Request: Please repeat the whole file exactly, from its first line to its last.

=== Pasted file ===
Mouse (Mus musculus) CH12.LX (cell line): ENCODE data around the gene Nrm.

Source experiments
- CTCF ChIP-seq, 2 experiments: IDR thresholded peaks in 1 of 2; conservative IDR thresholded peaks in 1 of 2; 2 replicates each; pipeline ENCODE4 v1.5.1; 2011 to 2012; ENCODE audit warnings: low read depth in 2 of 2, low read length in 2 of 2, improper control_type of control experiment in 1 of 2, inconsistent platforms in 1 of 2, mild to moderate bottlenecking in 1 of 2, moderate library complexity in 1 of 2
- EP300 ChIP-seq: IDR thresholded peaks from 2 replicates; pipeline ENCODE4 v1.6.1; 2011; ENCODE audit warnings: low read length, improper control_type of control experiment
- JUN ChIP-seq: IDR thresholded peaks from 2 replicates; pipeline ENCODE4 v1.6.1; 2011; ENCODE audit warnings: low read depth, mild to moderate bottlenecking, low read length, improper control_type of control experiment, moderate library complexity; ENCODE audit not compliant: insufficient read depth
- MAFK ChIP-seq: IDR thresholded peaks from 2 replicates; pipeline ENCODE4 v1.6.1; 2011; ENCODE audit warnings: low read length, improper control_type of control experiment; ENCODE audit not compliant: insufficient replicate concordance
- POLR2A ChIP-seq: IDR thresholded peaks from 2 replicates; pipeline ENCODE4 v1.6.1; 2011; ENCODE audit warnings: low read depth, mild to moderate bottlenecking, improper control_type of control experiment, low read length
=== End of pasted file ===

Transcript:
Mouse (Mus musculus) CH12.LX (cell line): ENCODE data around the gene Nrm.

Source experiments
- CTCF ChIP-seq, 2 experiments: IDR thresholded peaks in 1 of 2; conservative IDR thresholded peaks in 1 of 2; 2 replicates each; pipeline ENCODE4 v1.5.1; 2011 to 2012; ENCODE audit warnings: low read depth in 2 of 2, low read length in 2 of 2, improper control_type of control experiment in 1 of 2, inconsistent platforms in 1 of 2, mild to moderate bottlenecking in 1 of 2, moderate library complexity in 1 of 2
- EP300 ChIP-seq: IDR thresholded peaks from 2 replicates; pipeline ENCODE4 v1.6.1; 2011; ENCODE audit warnings: low read length, improper control_type of control experiment
- JUN ChIP-seq: IDR thresholded peaks from 2 replicates; pipeline ENCODE4 v1.6.1; 2011; ENCODE audit warnings: low read depth, mild to moderate bottlenecking, low read length, improper control_type of control experiment, moderate library complexity; ENCODE audit not compliant: insufficient read depth
- MAFK ChIP-seq: IDR thresholded peaks from 2 replicates; pipeline ENCODE4 v1.6.1; 2011; ENCODE audit warnings: low read length, improper control_type of control experiment; ENCODE audit not compliant: insufficient replicate concordance
- POLR2A ChIP-seq: IDR thresholded peaks from 2 replicates; pipeline ENCODE4 v1.6.1; 2011; ENCODE audit warnings: low read depth, mild to moderate bottlenecking, improper control_type of control experiment, low read length